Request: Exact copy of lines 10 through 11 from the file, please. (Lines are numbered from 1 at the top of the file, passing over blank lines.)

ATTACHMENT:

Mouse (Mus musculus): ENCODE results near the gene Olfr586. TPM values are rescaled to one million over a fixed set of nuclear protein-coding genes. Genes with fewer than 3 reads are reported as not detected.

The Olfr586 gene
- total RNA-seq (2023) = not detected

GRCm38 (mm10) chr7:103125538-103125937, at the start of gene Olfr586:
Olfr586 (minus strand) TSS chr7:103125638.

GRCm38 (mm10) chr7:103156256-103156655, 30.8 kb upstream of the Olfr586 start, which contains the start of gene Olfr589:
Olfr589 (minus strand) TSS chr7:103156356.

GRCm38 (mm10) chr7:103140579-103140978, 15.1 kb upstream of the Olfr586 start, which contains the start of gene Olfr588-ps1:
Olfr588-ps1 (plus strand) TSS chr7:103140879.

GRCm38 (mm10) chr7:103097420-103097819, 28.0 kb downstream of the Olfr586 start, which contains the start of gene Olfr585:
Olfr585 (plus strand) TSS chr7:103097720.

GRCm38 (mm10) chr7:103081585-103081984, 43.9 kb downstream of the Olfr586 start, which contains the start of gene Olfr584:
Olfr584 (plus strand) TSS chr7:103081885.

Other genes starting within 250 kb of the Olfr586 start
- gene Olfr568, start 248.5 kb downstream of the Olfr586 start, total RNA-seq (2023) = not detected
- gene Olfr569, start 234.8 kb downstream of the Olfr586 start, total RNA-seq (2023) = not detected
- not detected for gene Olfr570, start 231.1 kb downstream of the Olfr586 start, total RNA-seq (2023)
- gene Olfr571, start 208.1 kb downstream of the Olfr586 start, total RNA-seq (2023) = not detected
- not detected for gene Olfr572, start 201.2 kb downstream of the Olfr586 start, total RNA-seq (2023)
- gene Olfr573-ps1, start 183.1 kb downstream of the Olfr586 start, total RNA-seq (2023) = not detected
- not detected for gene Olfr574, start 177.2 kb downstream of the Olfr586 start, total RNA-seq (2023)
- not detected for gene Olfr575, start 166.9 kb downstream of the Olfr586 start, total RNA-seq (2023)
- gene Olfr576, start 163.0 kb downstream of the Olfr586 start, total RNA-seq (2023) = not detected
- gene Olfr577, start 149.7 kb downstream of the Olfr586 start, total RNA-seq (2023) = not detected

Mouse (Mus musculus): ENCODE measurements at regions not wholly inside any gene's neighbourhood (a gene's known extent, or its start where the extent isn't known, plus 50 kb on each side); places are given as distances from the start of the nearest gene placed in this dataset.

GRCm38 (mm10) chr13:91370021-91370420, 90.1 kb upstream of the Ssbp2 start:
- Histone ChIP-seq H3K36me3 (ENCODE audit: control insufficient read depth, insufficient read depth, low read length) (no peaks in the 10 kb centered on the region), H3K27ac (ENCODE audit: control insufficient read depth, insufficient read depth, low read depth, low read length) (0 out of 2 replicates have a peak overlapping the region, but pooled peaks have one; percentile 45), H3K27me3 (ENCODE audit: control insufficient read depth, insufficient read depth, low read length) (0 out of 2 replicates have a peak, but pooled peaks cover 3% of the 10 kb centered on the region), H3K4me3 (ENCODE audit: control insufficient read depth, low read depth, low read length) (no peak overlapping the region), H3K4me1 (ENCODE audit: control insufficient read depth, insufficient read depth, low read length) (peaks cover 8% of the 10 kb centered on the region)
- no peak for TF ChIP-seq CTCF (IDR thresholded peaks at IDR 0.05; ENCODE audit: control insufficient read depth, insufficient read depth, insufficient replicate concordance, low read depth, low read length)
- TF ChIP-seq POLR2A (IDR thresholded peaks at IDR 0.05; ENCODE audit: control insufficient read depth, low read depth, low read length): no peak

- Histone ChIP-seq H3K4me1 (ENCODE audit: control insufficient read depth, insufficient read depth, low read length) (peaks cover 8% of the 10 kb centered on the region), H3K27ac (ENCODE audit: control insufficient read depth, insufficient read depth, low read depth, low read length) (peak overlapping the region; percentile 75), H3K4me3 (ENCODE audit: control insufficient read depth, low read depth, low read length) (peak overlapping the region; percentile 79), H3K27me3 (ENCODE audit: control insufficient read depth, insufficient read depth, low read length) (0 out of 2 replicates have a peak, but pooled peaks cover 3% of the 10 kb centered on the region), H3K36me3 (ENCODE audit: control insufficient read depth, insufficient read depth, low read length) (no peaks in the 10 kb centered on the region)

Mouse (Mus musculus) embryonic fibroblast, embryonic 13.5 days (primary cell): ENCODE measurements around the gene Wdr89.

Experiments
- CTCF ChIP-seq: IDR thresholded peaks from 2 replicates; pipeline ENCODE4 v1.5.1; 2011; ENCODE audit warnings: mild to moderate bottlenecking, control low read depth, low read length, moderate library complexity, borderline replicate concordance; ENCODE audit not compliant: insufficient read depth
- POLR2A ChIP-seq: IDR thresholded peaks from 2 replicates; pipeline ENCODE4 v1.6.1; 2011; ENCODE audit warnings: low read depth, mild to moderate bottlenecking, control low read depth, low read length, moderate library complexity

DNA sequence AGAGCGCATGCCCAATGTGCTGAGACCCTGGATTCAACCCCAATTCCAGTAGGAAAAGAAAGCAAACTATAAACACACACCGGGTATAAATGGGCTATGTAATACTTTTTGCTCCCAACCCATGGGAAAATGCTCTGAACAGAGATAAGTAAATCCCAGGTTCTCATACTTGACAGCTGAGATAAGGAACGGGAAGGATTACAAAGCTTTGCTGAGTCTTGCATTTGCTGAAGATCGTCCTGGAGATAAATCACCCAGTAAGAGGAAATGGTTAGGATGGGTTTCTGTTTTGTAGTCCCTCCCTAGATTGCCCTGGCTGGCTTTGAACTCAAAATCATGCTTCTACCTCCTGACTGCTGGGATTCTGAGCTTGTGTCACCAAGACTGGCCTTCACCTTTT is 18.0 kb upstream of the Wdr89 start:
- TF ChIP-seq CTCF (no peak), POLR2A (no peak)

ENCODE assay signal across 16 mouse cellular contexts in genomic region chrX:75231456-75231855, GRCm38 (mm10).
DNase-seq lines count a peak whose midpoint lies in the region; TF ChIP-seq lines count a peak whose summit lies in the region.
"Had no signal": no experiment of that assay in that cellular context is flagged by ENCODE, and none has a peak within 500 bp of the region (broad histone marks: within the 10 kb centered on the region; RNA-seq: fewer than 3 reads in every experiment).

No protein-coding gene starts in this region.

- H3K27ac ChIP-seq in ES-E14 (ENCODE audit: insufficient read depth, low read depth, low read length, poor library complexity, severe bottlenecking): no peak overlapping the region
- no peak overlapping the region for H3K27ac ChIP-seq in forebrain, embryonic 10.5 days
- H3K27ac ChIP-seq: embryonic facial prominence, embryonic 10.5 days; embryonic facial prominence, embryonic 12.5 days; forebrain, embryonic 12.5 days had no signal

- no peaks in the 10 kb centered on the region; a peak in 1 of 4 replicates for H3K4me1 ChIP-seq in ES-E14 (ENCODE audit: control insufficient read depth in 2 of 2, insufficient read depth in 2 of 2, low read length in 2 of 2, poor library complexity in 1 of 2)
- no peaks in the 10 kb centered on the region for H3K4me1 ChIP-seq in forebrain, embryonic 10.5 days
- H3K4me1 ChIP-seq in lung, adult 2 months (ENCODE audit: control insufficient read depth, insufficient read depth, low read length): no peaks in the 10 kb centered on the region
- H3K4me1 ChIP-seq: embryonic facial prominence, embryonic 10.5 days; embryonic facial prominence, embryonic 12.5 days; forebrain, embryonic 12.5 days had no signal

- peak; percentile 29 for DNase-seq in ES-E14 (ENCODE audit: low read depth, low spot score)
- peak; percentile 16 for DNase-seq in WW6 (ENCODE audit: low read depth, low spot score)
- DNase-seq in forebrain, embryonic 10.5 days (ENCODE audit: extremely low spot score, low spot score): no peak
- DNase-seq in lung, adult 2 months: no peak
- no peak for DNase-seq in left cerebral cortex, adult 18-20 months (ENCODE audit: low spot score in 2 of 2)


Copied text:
GRCm38 (mm10) chr7:103097420-103097819, 28.0 kb downstream of the Olfr586 start, which contains the start of gene Olfr585:
Olfr585 (plus strand) TSS chr7:103097720.